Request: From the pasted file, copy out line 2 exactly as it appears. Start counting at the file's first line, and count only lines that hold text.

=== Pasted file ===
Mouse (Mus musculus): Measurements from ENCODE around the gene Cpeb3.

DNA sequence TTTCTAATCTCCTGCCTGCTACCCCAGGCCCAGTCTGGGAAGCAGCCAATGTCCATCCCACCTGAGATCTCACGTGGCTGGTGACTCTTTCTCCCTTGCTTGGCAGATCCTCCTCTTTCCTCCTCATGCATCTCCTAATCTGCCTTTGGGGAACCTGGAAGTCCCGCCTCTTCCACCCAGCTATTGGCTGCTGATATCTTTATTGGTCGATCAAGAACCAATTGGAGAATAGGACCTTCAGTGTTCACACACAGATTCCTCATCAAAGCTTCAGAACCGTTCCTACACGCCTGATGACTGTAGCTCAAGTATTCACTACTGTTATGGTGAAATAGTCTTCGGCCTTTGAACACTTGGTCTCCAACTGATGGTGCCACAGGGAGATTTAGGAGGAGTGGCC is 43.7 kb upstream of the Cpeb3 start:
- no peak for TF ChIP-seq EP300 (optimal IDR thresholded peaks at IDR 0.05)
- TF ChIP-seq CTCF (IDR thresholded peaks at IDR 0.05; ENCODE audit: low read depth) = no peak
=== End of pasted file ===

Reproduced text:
DNA sequence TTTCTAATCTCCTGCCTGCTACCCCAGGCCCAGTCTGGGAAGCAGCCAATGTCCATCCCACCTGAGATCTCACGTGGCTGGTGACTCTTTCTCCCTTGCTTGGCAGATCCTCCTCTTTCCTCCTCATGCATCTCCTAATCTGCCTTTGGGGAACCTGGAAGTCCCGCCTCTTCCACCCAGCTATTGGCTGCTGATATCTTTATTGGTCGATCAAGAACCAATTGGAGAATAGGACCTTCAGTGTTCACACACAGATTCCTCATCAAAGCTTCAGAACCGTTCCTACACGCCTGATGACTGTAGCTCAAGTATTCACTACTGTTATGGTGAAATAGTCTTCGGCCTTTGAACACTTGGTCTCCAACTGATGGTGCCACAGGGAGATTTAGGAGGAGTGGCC is 43.7 kb upstream of the Cpeb3 start: